This week let’s press on to the end of Chpater 6 of Slaughterhouse-Five, where we’ll be told that “Fünf was good old five.”
…is also the most pretentious. But I love it anyway.
From an article about the Italian chef Massimo Bottura:
Lunch ends with “Camouflage,” a dessert who original bud of development in Bottura’s febrile mind goes back to a conversation between Pablo Picasso and Gertrude Stein — something he once read about. It is arranged on a plate in the colors of military garb, and made out of powdery and custardy layers of chocolate, spices, foie gras, red wine, and the blood of a wild hare.
Now that Rosewater County is safely in the rear-view mirror, let’s proceed to the end of Chapter 3 of Slaughterhouse-Five, where we’ll learn about “the night he was kidnapped by a flying saucer from Tralfamadore.”
This week I diagnosed myself with a condition that I’m calling TAD, or Trump Addiction Disorder. The symptoms are that anytime you access any form of media, the first, second, and third things you want to know about are what kind of crazy shit Donald Trump has done now. Or the moment you get into any conversation that’s even vaguely political, you want to steer it toward Trump in order to wallow in his nuttiness.
Getting the Republican nomination for president has given him a platform from which to push back the frontiers of assholishness, to scale previously unthought-of heights of douchebaggery, and he has not fumbled the opportunity. With every day that passes he achieves new personal bests, and thus new world records. He is the Katie Ledecky of angry orange gasbags, the Muhammad Ali of political asininity.
I’m a little worried about the withdrawal, which seems certain to begin November 8. (There may be some tapering off as he fulminates about having the election stolen from him, but the media will lose interest in that after awhile. You would think.) I’m also worried that when I walk into the voting booth there will be a little voice in my head telling me to vote for him so the circus can continue.
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All who are still aboard, let’s proceed to the end of God Bless You Mr. Rosewater:
“…be fruitful and multiply.”
This post also appears today on The Beatles Plus 50.
On this day in 1966 John Lennon — DOB October 9, 1940 — celebrated his 26th birthday in Spain with his wife Cynthia, Ringo Starr, and Ringo’s wife Maureen. He’d been through a lot in barely a quarter-century; at an age when most people were just starting their careers, he was in a band that was more popular than Jesus.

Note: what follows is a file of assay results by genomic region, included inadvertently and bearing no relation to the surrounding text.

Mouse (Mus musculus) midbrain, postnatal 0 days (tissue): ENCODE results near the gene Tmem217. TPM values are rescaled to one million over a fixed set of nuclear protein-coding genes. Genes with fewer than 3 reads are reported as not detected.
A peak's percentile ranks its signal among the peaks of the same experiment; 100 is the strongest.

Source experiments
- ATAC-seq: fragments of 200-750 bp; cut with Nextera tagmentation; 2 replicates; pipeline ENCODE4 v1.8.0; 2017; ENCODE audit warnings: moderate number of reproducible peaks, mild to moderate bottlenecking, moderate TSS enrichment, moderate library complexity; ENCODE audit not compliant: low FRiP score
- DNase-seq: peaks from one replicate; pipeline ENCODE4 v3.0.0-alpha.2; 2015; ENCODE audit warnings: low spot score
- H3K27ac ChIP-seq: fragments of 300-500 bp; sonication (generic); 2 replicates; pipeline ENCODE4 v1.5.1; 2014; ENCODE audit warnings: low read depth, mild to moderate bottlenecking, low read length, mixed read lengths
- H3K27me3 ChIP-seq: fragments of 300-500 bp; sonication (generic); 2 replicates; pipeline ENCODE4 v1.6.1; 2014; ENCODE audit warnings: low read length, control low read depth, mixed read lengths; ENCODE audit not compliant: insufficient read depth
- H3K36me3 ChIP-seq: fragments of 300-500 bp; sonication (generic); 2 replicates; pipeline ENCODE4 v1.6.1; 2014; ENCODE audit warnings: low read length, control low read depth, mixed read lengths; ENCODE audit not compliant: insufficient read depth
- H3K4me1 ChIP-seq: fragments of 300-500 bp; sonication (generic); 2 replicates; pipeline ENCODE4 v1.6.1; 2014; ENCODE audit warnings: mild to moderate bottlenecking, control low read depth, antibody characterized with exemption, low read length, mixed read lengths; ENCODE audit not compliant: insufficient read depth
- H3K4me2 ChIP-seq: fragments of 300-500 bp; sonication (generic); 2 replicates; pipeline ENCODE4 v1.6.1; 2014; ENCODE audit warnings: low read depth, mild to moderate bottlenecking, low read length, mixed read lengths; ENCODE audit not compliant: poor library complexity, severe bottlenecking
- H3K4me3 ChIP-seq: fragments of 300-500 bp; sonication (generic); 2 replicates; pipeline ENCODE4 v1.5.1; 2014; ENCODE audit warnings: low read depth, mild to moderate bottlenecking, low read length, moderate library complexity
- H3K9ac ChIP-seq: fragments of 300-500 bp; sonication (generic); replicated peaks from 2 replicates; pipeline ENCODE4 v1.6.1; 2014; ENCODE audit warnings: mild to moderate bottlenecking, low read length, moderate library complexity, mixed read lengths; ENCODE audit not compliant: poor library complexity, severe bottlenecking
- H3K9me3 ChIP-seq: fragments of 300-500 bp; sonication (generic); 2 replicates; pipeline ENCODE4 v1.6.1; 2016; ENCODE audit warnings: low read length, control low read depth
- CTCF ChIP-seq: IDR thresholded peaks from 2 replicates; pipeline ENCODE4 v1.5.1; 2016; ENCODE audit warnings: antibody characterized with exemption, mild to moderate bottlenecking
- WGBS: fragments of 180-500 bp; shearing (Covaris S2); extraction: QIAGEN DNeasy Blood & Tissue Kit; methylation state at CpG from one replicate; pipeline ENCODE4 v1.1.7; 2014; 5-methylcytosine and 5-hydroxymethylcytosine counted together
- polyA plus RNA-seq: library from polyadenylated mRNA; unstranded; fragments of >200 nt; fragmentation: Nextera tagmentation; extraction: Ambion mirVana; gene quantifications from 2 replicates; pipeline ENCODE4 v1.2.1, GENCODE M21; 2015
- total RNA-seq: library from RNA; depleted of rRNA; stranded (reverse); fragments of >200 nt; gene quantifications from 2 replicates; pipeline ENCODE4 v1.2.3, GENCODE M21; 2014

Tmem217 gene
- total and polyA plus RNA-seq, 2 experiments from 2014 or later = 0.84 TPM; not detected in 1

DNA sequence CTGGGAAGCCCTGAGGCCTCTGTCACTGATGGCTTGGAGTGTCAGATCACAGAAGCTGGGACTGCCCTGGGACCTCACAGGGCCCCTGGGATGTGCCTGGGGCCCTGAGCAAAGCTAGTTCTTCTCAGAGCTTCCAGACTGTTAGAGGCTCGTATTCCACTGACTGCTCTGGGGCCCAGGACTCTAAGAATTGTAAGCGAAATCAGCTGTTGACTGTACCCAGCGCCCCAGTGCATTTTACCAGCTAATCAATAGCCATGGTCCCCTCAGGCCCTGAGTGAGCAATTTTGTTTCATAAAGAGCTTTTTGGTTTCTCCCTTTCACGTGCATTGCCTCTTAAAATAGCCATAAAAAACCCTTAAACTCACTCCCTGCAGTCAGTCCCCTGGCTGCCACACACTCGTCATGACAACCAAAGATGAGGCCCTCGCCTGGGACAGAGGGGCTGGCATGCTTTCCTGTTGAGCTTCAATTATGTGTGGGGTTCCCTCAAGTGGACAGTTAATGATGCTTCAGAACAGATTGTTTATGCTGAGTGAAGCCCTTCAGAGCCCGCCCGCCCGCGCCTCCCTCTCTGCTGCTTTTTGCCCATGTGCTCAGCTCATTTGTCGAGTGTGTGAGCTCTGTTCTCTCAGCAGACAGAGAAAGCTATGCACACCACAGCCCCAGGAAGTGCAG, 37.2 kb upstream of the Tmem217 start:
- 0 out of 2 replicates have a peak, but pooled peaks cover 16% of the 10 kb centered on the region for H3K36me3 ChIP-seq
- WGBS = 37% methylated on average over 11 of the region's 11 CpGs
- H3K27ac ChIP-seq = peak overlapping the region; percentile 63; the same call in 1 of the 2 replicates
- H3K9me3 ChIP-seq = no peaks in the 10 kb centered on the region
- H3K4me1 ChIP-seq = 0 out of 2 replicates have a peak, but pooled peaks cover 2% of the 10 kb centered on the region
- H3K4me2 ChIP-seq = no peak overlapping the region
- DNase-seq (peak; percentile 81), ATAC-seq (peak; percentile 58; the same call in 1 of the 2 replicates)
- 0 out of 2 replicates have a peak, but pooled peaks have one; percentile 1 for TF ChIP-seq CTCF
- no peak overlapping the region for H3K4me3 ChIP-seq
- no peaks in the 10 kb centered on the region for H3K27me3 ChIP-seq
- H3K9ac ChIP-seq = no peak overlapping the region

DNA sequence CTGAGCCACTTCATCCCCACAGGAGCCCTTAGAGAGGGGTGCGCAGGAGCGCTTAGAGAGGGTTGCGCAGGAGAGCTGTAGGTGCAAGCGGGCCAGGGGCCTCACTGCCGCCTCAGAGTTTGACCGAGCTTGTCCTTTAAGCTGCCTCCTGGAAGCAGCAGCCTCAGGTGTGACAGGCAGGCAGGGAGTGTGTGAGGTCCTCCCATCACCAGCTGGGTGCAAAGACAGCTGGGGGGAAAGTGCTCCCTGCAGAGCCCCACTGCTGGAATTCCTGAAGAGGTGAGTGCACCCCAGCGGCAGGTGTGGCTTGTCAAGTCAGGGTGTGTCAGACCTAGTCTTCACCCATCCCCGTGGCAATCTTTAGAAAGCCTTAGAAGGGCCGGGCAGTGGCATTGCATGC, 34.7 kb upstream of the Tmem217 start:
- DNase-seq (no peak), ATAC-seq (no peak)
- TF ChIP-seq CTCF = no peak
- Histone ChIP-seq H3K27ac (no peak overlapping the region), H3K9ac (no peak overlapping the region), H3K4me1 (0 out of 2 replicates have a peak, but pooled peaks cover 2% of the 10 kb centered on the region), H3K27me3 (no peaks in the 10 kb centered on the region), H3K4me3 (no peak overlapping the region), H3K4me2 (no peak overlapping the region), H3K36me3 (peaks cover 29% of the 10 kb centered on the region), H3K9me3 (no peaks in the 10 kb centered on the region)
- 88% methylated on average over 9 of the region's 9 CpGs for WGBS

Looking over Lennon’s bio just now, it struck me that his life was organized pretty neatly into decades. He was 20 when the Quarrymen became The Beatles in 1960; 30 when they broke up at the end of the 60s; and 40 when he died at the dawn of the 80s.
A cynic might say that Mark Chapman mercifully spared Lennon his “Dancing in the Street” moment, but you have to wonder what he would have done with the years he lost. He would have been 50 just as the 90s started, a beloved godfather to the Nirvana generation, and 60 at the turn of the millennium. He’d be turning 76 today if he’d made it this far. I picture him as a grumpy but lovable old man, still wearing those glasses, yelling at Beatles fans to get off his lawn.
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OK, we have a quorum at least, so let’s keep moving.
For those who may have fallen behind, let’s set a modest page count for this week: let’s meet at the end of Chapter 10 of Mr. Rosewater:
“And look who’s winning. And look who’s won.”
Up next, it’s God Bless You Mr. Rosewater.
Let’s meet up Monday October 3 at the end of Chapter 6, where “Frustration made Norman Mushari sneeze.”
This week is a sprint to the end of Cat’s Cradle, in which I’m sure that everyone will live happily ever after.
Stranger to Stranger
I suspect that I’ve pretty consistently underrated Paul Simon for the last 40 years or so. Probably because that whole Simon and Garfunkel–type style — extreme softness and prettiness — was never really my gig. I recognize the beauty of it, especially now that I’m no longer a testosterone-addled young man, but it’s not generally what I choose to listen to. And some of Paul’s early solo work has that same feel, though there are other songs I quite enjoy — something like “Me and Julio Down by the Schoolyard” is pretty hard to dislike.
So when his profile began to fade a bit, I wasn’t super-motivated to keep abreast of what he was doing. Occasionally, though, I’d hear something of his that made me prick up my ears — a few years back he did an album with Brian Eno, which was a surprise. (In fact, it was called Surprise.)
This year, with it being easier than ever to check out music online, I decided to give Paul’s new album a good listen. And lo and behold, it is wonderful. Stranger to Stranger exceeded my expectations by several orders of magnitude.
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